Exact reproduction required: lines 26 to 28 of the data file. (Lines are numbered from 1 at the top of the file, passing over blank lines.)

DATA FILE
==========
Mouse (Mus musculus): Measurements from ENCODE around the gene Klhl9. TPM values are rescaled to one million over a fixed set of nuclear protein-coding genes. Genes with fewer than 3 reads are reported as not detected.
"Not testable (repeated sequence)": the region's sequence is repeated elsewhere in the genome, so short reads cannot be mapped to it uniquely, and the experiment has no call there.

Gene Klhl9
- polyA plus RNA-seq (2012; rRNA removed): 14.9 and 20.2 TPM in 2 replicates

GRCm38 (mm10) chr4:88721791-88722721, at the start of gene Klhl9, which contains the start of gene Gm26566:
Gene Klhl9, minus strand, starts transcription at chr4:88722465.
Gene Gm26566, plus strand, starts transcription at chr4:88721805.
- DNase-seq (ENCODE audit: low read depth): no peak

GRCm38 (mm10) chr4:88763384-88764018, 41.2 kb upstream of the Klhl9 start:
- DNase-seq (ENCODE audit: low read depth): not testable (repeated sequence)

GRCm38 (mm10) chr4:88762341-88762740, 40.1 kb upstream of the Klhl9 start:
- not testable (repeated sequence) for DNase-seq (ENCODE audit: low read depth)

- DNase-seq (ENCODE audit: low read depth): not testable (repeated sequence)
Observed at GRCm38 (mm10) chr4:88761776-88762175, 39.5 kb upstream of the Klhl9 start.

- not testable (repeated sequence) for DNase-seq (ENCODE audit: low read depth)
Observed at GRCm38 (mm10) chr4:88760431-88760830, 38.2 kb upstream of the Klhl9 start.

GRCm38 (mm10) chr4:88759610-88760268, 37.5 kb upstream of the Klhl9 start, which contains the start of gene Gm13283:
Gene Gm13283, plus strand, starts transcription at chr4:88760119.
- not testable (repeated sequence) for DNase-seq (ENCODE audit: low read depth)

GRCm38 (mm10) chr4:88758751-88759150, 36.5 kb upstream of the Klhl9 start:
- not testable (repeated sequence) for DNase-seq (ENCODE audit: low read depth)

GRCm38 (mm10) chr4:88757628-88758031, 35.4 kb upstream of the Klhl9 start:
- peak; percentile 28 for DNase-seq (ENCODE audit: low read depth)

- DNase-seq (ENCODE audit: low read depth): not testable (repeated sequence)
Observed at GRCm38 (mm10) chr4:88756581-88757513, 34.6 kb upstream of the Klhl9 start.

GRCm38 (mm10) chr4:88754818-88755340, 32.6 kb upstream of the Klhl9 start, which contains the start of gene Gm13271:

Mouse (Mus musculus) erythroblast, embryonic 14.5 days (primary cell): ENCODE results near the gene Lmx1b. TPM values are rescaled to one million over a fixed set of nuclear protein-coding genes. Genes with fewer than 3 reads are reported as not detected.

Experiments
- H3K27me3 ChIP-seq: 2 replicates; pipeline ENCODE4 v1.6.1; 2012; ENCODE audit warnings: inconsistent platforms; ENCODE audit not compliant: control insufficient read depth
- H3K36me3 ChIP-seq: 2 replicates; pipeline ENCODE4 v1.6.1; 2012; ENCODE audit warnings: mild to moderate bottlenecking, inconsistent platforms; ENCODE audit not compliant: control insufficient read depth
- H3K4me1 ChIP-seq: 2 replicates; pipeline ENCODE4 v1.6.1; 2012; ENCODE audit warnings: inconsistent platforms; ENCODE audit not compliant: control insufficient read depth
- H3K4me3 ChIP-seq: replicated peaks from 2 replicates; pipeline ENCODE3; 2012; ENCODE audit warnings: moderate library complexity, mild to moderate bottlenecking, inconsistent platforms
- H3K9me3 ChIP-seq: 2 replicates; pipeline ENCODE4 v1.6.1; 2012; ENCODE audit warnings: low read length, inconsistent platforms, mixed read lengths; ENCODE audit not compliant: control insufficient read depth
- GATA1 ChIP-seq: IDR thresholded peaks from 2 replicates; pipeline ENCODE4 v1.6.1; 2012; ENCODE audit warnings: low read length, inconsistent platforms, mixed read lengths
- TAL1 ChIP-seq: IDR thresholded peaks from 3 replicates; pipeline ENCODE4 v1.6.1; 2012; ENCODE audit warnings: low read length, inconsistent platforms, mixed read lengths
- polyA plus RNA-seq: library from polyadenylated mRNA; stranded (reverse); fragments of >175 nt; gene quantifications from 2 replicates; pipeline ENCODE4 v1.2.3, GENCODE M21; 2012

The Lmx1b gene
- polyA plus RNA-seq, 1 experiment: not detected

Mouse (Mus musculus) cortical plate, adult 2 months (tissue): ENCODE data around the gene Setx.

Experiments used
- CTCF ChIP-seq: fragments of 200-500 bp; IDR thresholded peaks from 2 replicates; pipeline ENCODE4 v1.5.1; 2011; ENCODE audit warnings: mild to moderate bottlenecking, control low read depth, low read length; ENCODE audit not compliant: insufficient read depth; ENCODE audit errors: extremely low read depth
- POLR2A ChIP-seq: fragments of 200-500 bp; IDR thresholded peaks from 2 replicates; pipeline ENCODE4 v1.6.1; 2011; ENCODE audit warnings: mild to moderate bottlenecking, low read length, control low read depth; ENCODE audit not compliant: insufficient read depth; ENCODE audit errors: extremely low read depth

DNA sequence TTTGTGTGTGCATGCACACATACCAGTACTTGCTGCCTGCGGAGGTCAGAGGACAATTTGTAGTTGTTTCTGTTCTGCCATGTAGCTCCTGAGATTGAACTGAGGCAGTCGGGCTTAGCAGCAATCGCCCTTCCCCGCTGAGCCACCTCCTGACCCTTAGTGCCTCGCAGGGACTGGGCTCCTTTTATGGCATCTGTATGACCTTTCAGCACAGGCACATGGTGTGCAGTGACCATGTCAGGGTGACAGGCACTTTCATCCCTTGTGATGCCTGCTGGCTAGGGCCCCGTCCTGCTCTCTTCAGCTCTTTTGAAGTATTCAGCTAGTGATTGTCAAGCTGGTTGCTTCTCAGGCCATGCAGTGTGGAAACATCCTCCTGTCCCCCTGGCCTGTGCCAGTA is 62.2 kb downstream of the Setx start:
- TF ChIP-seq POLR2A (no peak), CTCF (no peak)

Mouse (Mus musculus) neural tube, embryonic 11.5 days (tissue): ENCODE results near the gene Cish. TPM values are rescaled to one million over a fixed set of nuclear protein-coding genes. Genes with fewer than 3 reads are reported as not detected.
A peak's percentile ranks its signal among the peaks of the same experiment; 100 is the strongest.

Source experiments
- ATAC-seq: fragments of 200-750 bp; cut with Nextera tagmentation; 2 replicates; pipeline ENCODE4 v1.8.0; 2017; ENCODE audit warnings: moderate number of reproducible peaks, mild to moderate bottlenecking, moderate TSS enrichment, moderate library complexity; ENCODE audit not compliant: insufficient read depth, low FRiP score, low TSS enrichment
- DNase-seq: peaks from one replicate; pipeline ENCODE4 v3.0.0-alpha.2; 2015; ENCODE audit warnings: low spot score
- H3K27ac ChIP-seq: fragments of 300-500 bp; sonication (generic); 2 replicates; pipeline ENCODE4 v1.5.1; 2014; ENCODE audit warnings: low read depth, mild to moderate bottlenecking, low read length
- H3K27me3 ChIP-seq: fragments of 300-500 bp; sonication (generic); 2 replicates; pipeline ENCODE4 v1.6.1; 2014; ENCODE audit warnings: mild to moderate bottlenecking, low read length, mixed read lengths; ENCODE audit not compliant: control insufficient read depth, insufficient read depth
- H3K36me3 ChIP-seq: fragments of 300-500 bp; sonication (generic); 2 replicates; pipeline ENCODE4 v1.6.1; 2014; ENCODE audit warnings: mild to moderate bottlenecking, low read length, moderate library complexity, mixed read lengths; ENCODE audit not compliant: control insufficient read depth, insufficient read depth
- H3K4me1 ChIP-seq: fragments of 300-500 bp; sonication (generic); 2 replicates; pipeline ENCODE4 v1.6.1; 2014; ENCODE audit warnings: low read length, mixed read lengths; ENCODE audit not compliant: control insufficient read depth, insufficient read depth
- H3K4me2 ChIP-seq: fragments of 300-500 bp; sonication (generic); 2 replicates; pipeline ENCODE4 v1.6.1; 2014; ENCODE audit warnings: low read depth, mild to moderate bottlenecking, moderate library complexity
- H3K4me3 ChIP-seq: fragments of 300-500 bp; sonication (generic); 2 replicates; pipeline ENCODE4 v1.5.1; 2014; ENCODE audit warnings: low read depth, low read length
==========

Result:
GRCm38 (mm10) chr4:88754818-88755340, 32.6 kb upstream of the Klhl9 start, which contains the start of gene Gm13271:

Mouse (Mus musculus) erythroblast, embryonic 14.5 days (primary cell): ENCODE results near the gene Lmx1b. TPM values are rescaled to one million over a fixed set of nuclear protein-coding genes. Genes with fewer than 3 reads are reported as not detected.

Experiments